• Networks of Collective Impact Efforts

  • Thought Leadership

  • Raising Awareness

  • Community Building

  • Policy Advocacy

What are this organization’s external mobilizaton efforts?

The American Battlefield Trust continuously strives to raise awareness about battlefield preservation and American history. To accomplish preservation projects, the Trust routinely partners with local and national organizations - two examples are the Princeton Battlefield (NJ) and the Fort Blakeley Battlefield (AL). Recently, the Trust presented with the African American Historic Preservation Foundation at the African American Museum Association Conference. The Trust routinely works to support friends groups associated with national and local battlefield parks and works with land trusts in many states to achieve conservation goals. Our social media platforms have more than 700,000 followers combined and there we regularly advocate for preservation initiatives as well as share accurate and unbiased historical information. Finally, the Trust works to advance policies in support of battlefield conservation and historic preservation and educate officials at the federal/state/local levels.

Source: Nonprofit submitted responses

Story of Adaptability

The nonprofit has an opportunity to tell the story of how the organization adapted to tremendous external changes in the last year.


Like many cultural organizations, the American Battlefield Trust faced a great deal of change from March 2020 through the present. At the outset of the Covid-19 pandemic, the Trust's leadership immediately adopted measures to ensure the safety of its staff which included health screenings, cleanliness protocols, and maximum work from home flexibility. All of the Trust's planned functions and programs transitioned to a virtual space. This transition allowed the Trust to reach thousands of more people than it had previously while ensuring the health and safety of our staff and the public. Additionally, when shelter in place guidelines were issued, the Trust sought out ways to bring the battlefields we preserve to our constituents - and with that, a little joy. To do so, we hosted regular Battlefield Lives via Facebook which were viewed by hundreds of thousands of people. As the world became more attune to issues related to racial and social justice, the Trust built upon its long history of preserving battlefield sites associated with Black history and strengthened its commitment to elevating the history of the many diverse groups and individuals who fought in and supported wartime efforts during the American Revolution, War of 1812, and Civil War. As leaders in the battlefield preservation field, the Trust has a responsibility to make its work and storytelling as inclusive as possible. To do so, the Trust's leadership established an "Inclusive Narratives" task force, launched an initiative dedicated to Black history called Fighting for Freedom, assessed its body of work for outdated language and opportunities for improvement, and established a new set of priorities and guidelines to better promote Black history, women's history, Native American history, and the history of other underrepresented communities. Additionally, the Trust began and continues to seek out relationships with new partner organizations and historians from diverse communities.

Source: Nonprofit submitted responses

Additional Information

Unscored

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Organization Leadership

Organization Leadership


David Duncan

President

Robert C. Daum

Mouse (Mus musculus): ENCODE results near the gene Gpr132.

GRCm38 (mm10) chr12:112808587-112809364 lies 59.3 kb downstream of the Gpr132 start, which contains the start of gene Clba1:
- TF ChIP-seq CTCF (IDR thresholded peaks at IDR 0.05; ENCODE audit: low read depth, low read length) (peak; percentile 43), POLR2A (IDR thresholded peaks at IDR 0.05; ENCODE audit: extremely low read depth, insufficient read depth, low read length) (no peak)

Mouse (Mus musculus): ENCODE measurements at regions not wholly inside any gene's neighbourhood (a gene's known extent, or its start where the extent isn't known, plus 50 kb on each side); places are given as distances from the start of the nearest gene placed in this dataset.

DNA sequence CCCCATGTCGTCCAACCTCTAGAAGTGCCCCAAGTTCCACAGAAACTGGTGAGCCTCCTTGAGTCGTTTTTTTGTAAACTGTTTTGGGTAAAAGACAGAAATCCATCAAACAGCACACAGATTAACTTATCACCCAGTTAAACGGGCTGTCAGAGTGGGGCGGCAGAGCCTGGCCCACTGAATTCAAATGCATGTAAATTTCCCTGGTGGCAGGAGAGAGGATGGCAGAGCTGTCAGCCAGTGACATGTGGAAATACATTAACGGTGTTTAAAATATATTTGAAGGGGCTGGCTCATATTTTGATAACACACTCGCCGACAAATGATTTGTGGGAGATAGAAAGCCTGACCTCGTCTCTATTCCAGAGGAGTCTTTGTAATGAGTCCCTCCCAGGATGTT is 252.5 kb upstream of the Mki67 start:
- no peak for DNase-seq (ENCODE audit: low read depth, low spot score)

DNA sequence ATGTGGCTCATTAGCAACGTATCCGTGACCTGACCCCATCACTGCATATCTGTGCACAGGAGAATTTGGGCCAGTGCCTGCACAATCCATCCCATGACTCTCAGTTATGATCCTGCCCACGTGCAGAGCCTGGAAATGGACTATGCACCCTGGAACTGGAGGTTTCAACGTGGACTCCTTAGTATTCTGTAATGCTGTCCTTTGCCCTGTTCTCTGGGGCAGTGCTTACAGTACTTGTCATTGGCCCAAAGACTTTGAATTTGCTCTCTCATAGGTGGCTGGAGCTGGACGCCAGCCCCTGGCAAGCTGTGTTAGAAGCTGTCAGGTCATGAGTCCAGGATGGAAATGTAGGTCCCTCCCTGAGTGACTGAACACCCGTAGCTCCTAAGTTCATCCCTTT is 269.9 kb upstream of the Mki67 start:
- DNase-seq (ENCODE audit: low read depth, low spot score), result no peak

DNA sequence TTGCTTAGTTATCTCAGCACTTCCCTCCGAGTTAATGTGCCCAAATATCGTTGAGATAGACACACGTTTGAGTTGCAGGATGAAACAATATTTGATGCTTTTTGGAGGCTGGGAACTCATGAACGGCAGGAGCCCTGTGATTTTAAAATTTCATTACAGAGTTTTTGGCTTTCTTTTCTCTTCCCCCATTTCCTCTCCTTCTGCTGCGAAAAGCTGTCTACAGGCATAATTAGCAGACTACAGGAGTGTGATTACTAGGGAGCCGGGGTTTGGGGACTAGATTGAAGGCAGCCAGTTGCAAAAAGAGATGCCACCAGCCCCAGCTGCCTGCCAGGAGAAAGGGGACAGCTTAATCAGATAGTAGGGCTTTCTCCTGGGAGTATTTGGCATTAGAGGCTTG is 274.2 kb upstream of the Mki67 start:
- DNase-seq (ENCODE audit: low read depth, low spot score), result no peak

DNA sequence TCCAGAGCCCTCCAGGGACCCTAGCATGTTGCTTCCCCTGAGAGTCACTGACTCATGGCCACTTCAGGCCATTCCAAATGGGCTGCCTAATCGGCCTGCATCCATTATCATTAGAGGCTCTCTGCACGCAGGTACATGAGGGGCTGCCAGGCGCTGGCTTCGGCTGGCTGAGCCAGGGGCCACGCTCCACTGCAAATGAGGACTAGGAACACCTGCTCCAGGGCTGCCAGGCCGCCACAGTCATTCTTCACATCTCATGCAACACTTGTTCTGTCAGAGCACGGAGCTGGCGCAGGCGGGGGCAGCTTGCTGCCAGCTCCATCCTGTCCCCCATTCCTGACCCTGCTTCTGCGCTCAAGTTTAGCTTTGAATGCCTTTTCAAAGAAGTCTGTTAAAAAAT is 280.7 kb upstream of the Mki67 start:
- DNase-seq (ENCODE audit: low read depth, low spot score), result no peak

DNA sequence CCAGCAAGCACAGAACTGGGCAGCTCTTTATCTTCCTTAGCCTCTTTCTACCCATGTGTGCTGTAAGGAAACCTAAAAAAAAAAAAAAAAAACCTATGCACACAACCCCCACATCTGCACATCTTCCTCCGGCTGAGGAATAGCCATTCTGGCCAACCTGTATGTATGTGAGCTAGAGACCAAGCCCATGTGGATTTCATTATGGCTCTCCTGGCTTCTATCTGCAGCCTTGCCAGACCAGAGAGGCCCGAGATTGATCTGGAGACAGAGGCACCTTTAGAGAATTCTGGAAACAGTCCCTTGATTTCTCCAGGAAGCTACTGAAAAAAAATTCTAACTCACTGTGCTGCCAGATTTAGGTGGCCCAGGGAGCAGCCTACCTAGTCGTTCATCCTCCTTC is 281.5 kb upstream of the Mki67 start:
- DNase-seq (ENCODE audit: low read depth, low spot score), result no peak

Chairman of the Board

Previous: Leadership & Adaptability

...   Culture & Community


This score provides an assessment of the organization's culture and connectedness to the community it serves. Learn more about how and why we rate Culture & Community.


Culture & Community Score

100

out of 100

American Battlefield Trust has earned a passing score. This score has no effect on the organization's Star Rating. The organization provided data about how it listens to constituents (Constituent Feedback) (see report below).

The Culture & Community Beacon is comprised of the following metrics:

  • Constituent Feedback: 100/100 (100% of beacon score)

  • Diversity, Equity, & Inclusion: Not Scored


Back to Overall

Culture & Community Report

100

of 100 points

This beta feature is currently viewable only on desktop or tablet screens. Check back later for updates.

Constituent Feedback

Diversity, Equity, & Inclusion


This organization has not provided information regarding the diversity, equity and inclusion (DEI) practices it is presently implementing. As such, the organization has not earned a score on this metric. Charity Navigator believes nonprofit organizations implementing effective DEI policies and practices can enhance a nonprofit's decision-making, staff motivation, innovation, and effectiveness.


Methodology


We are utilizing data collected by Candid to document and assess the DEI practices implemented by the organization. Nonprofit organizations are encouraged to fill out the Equity Strategies section of their Candid profiles to receive a rating.


Learn more about the methodology.

Constituent Feedback


Constituent Feedback and Listening Practice data are not available for this organization. Charity Navigator believes nonprofit organizations that engage in inclusive practices, such as collecting feedback from the people and communities they serve, may be more effective.



Methodology


We've partnered with Candid to survey organizations about their feedback practices. Nonprofit organizations can fill out the How We Listen section of their Candid profile to receive a rating.


Learn more about the methodology.

Analysis and Research


Like the overall Encompass Rating System, the Culture & Community Beacon is designed to evolve as metrics are developed and ready for integration. Below you can find more information about the metrics we currently evaluate in this beacon and their relevance to nonprofit performance.


Constituent Feedback


Diversity, Equity, and Inclusion